Life Support Systems
Section 4.3.5.
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Low-gravity Deconditioning and Long-duration Human Spaceflight

A frequent worry of planners of permanent human presences on the Moon is the prospect of people living in the moon deconditioning to the point that they would be unable to adapt to full Earth gravity.

We don't know for sure if this will be a problem, but we do have some applicable data which indicate that although deconditioning is a very real phenomenon, it most likely will not mean someone could never return to Earth.

People have lived for more than a year in zero-g. Those cosmonauts had to be carried off their spacecraft, but they did recover their musculature and most (not all) of the bone mass. After a few weeks, the rate of deconditioning drops off to become immeasurable, so the experience with year-long space flights is probably indicative of decades-long space flights.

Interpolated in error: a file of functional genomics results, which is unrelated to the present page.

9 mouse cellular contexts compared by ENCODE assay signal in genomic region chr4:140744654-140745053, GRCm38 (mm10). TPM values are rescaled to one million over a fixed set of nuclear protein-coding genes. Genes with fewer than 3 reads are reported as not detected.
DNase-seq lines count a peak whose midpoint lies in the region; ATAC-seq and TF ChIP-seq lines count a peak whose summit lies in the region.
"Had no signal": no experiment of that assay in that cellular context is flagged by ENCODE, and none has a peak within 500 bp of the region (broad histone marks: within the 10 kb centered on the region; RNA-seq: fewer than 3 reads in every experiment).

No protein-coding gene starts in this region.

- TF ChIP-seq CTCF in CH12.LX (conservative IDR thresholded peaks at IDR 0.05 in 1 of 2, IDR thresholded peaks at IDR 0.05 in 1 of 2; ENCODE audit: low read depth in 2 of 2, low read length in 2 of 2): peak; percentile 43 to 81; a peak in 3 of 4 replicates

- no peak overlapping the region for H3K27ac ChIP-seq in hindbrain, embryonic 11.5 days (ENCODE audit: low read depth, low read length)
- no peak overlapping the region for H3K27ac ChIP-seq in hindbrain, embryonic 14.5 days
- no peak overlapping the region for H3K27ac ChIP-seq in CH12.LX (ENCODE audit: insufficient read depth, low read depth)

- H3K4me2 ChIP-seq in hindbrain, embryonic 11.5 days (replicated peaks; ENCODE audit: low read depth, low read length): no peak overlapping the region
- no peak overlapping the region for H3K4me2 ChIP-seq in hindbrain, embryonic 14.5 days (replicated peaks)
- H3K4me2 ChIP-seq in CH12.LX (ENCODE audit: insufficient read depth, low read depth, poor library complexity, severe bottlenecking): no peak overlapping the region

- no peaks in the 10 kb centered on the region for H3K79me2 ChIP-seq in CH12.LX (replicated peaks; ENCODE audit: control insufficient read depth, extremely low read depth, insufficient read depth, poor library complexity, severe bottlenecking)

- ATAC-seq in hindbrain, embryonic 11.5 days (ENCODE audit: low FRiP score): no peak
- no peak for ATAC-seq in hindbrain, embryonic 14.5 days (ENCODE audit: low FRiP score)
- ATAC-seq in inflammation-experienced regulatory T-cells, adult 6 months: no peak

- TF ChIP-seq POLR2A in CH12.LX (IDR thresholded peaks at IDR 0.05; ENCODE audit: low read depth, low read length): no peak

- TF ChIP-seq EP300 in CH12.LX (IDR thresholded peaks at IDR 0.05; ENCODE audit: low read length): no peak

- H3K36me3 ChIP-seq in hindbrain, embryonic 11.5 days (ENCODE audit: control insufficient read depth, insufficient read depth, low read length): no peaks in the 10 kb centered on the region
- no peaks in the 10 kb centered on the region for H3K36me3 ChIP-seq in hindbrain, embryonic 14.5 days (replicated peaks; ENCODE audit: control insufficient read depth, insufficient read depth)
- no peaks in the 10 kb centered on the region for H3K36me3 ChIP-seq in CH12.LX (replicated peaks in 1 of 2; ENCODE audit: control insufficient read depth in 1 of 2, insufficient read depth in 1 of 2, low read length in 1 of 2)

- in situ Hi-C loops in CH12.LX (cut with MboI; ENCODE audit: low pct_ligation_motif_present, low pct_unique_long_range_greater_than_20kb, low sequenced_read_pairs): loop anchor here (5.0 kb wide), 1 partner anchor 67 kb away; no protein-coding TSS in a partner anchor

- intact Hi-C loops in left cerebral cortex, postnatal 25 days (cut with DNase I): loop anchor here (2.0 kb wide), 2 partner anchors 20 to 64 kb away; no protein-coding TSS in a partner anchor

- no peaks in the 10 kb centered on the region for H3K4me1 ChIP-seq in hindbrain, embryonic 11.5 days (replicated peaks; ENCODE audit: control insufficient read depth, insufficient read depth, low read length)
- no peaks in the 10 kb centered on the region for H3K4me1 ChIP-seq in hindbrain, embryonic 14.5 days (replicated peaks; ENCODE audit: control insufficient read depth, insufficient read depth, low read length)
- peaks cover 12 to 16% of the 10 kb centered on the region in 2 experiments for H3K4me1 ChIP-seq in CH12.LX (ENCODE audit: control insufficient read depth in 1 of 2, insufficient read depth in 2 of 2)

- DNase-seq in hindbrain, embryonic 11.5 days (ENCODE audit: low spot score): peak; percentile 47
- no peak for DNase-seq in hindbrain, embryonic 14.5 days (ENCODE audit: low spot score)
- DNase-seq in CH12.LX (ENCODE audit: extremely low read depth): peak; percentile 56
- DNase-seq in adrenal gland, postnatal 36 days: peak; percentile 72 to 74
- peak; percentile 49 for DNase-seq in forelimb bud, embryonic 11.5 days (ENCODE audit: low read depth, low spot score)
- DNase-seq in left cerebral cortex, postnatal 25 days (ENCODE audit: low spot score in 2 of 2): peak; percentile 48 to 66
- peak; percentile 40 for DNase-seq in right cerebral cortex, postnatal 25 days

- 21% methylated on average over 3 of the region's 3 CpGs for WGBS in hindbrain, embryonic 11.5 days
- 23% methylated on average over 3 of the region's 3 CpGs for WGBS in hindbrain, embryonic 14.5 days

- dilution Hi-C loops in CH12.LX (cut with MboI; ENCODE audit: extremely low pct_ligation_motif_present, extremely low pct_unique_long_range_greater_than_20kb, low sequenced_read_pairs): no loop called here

NASA and the Russian Space Agency are still experimenting with the effects of different exercise techniques to reduce deconditioning. They're especially worried about a Mars flight. We wouldn't want a Mars crew to arrive at the red planet unable to explore. (On the other hand, if they have to be met by stretchers back at the home port, who cares? Let them get some well-deserved sack time once they get back.) When the data come back from the Shuttle flight that just landed, the doctors will be a lot smarter on this issue. And of course the body of experience from Mir continues to grow.

For the lunar community, the biggest question in my mind is the effect of low gravity on people actually born on the moon. Will they naturally develop demineralized bones, weak muscles, and a wimpy cardiovascular system? We have no experience with this, and not much in the way of life sciences data from animal studies.

The good news is that in about two years, we'll have the International Space Station's laboratory operating. There we can get some really long-term rigorous biomedical data.

Life Support Systems

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